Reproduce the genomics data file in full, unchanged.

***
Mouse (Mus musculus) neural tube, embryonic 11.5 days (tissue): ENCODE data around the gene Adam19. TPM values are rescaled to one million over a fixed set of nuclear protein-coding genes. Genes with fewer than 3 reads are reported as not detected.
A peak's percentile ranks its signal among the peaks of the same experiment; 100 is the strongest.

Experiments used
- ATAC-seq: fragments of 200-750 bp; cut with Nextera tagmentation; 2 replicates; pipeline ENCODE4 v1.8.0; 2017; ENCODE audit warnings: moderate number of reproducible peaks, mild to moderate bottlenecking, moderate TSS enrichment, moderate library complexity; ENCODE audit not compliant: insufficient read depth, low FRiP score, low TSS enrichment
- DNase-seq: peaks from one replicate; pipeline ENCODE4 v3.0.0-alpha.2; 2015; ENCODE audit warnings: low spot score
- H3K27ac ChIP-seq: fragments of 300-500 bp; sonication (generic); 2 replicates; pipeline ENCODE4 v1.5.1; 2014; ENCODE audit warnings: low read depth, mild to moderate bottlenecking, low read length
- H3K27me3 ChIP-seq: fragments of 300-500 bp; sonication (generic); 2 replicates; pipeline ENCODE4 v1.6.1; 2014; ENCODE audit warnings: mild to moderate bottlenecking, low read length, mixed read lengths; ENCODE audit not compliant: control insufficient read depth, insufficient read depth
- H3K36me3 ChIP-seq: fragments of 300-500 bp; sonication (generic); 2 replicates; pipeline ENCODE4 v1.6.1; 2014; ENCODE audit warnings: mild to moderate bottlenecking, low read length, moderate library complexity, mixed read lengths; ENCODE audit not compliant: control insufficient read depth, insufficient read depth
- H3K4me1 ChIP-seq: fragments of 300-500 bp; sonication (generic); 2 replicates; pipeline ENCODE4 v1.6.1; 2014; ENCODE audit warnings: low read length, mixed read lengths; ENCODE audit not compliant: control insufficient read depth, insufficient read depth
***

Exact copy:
Mouse (Mus musculus) neural tube, embryonic 11.5 days (tissue): ENCODE data around the gene Adam19. TPM values are rescaled to one million over a fixed set of nuclear protein-coding genes. Genes with fewer than 3 reads are reported as not detected.
A peak's percentile ranks its signal among the peaks of the same experiment; 100 is the strongest.

Experiments used
- ATAC-seq: fragments of 200-750 bp; cut with Nextera tagmentation; 2 replicates; pipeline ENCODE4 v1.8.0; 2017; ENCODE audit warnings: moderate number of reproducible peaks, mild to moderate bottlenecking, moderate TSS enrichment, moderate library complexity; ENCODE audit not compliant: insufficient read depth, low FRiP score, low TSS enrichment
- DNase-seq: peaks from one replicate; pipeline ENCODE4 v3.0.0-alpha.2; 2015; ENCODE audit warnings: low spot score
- H3K27ac ChIP-seq: fragments of 300-500 bp; sonication (generic); 2 replicates; pipeline ENCODE4 v1.5.1; 2014; ENCODE audit warnings: low read depth, mild to moderate bottlenecking, low read length
- H3K27me3 ChIP-seq: fragments of 300-500 bp; sonication (generic); 2 replicates; pipeline ENCODE4 v1.6.1; 2014; ENCODE audit warnings: mild to moderate bottlenecking, low read length, mixed read lengths; ENCODE audit not compliant: control insufficient read depth, insufficient read depth
- H3K36me3 ChIP-seq: fragments of 300-500 bp; sonication (generic); 2 replicates; pipeline ENCODE4 v1.6.1; 2014; ENCODE audit warnings: mild to moderate bottlenecking, low read length, moderate library complexity, mixed read lengths; ENCODE audit not compliant: control insufficient read depth, insufficient read depth
- H3K4me1 ChIP-seq: fragments of 300-500 bp; sonication (generic); 2 replicates; pipeline ENCODE4 v1.6.1; 2014; ENCODE audit warnings: low read length, mixed read lengths; ENCODE audit not compliant: control insufficient read depth, insufficient read depth